5G is commonly associated with ultra-fast speeds, but in reality 5G is important as a foundational tech.
What that means is when carriers switch to standalone (SA) 5G later this year or next, this advanced network architecture will lay the foundation for exciting new technologies such as self-driving cars, virtual and augmented reality and telemedicine services such as remote surgery.
It will also supercharge the Internet of Things (IoT) and connect everything from your smartphone and coffee maker to security video and agricultural equipment.
While having networking speeds 10 to 100 times faster than a common cellular connection will be nice, the key to 5G unlocking the tech door to other venues is something called latency – standalone 5G will have practically none.
Latency is the response time between when you click on a link or start streaming a video on your phone, which sends the request up to the network, and when the network responds, delivering you the website or playing your video.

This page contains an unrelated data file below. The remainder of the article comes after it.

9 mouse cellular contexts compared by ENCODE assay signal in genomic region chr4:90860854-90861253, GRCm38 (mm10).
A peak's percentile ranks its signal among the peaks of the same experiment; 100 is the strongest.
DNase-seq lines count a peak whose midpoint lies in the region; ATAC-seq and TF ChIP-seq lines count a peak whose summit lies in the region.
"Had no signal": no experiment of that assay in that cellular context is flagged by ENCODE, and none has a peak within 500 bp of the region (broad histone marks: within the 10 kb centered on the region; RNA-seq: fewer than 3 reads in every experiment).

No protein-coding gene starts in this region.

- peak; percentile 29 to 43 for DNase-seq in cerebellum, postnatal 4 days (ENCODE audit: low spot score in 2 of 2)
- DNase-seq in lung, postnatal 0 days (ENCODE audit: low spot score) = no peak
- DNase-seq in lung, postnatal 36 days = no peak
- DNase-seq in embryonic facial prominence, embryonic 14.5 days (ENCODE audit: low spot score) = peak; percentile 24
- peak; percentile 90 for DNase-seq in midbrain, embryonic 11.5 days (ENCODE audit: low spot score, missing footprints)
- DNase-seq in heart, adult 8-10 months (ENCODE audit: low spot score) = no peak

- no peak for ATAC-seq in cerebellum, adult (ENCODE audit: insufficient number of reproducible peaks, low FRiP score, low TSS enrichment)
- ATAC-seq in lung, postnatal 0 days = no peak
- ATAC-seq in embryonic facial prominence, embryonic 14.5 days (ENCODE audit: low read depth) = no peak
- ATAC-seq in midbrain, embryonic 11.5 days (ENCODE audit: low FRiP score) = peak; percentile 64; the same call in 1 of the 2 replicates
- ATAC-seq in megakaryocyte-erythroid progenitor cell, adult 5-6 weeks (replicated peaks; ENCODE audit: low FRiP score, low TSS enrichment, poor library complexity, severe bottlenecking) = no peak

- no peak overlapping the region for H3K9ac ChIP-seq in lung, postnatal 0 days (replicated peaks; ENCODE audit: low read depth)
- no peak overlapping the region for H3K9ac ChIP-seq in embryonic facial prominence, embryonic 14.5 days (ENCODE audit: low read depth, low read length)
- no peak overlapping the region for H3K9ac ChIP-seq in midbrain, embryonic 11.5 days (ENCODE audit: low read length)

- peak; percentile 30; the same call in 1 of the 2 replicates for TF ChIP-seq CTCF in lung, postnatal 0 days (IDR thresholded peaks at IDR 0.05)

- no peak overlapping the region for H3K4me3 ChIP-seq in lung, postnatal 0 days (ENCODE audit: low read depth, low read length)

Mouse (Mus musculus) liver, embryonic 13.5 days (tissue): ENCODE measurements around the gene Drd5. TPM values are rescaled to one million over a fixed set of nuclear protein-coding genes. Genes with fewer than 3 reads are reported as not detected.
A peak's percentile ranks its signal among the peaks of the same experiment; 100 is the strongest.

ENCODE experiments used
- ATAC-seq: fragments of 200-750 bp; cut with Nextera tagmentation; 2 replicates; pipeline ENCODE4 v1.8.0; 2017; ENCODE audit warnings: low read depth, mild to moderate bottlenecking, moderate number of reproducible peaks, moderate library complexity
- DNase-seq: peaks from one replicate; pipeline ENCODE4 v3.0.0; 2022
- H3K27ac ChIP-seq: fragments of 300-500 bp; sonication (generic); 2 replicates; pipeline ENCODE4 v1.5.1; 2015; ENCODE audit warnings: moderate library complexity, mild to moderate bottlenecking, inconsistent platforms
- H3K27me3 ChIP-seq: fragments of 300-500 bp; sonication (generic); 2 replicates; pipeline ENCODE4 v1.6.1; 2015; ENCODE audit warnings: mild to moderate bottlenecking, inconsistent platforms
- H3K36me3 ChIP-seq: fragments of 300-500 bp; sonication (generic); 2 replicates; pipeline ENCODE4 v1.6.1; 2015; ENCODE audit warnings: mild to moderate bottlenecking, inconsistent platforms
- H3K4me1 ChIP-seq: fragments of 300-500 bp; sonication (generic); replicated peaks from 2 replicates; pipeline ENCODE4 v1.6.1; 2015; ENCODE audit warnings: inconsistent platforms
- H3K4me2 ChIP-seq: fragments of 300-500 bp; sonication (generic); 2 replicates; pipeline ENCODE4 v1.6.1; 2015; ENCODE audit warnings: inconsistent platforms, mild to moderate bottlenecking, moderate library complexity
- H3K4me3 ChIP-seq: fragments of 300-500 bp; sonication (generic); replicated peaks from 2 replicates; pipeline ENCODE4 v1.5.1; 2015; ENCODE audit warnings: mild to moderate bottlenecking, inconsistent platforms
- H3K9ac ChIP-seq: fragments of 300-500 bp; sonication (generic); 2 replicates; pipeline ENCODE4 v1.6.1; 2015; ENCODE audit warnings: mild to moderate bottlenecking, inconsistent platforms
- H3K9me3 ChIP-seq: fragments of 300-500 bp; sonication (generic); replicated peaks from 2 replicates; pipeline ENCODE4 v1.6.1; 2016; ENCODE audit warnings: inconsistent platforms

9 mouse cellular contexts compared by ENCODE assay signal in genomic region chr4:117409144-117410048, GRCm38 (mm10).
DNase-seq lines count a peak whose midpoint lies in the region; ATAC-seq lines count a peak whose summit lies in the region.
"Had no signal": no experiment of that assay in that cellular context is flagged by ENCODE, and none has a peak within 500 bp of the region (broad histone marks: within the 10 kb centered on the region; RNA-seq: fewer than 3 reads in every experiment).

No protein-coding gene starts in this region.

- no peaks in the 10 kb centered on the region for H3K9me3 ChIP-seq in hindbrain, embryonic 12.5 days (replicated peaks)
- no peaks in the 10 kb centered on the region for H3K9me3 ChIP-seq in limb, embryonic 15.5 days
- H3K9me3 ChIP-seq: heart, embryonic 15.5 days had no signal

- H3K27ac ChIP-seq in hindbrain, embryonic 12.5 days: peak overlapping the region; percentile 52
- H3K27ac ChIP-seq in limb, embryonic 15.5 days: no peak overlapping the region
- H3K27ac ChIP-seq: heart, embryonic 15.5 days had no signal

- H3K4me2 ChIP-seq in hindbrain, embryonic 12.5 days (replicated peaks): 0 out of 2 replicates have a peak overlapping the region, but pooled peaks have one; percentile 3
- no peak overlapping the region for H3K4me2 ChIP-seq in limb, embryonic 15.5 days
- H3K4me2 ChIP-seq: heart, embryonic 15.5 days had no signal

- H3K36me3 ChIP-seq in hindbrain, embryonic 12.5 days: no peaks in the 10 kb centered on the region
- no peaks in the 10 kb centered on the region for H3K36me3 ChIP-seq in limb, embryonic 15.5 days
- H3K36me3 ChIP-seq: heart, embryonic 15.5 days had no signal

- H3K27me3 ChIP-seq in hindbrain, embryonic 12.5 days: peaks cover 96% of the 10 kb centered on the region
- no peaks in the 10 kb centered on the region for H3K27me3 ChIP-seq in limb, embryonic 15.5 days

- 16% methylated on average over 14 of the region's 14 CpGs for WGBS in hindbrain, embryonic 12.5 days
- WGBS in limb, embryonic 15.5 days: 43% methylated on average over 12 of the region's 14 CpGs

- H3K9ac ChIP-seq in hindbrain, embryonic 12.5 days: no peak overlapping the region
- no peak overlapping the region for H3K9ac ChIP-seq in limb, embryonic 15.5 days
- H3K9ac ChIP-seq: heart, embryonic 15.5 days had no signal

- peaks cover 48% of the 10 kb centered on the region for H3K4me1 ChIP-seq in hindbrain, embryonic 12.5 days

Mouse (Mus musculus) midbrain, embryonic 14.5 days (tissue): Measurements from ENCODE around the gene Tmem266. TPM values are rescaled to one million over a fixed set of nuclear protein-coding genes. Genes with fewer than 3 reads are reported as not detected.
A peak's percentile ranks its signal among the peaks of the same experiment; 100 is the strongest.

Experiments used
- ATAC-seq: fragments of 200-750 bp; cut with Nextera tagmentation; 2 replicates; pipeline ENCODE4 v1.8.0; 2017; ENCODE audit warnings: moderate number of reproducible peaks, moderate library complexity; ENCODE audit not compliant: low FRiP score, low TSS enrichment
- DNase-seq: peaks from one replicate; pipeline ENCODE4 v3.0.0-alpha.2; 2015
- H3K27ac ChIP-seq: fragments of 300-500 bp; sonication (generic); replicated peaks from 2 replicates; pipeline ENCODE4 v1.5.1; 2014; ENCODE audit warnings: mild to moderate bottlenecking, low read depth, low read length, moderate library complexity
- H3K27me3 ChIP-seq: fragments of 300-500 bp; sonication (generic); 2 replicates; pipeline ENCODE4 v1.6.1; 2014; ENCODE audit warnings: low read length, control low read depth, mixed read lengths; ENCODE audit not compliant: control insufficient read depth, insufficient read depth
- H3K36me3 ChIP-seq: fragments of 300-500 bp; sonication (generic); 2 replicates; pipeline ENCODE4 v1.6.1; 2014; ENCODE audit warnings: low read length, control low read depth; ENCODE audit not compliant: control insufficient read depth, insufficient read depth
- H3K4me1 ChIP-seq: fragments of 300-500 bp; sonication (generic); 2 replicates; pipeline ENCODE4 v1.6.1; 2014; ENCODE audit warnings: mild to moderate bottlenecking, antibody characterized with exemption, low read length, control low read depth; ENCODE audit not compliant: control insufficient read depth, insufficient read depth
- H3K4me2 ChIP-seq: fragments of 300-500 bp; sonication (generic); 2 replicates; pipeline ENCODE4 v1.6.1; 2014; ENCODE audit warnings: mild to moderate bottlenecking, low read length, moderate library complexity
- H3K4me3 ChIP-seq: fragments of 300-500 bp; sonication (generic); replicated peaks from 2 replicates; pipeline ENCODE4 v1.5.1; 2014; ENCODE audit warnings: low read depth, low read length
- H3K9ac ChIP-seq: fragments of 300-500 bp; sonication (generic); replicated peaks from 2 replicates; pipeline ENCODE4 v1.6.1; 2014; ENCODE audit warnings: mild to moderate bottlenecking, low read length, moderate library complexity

That lag time can last around 20 milliseconds with current networks. It doesn’t seem like much, but with 5G, that latency gets reduced to as little as 1 millisecond, or about the time it takes for a flash on a normal camera.
That level of responsiveness is necessary for a surgeon on the East Coast to be in full control of robotic arms performing a delicate life or death surgery on the West Coast. With this sort of procedure, you don’t buffering, so near zero latency is critical.
Of course most people aren’t going to be performing remote surgeries. But many people will benefit from near zero latency while on a Zoom call. That’s because lag time will practically disappear, even on calls between people on different sides of the planet.
There’s also gear designed for 5G use that will kick in once 5G breaks away from its incipient co-dependence on 4G. For example, some products like sensors for farming equipment don’t need a constant connection. Those kinds of low-power scanners are intended to work on the same battery for 10 years and still be able to periodically send data.
Want to know more about 5G and what it can do for you and your organization? Tonex offers nearly two dozen cutting edge 5G Wireless courses, such as:
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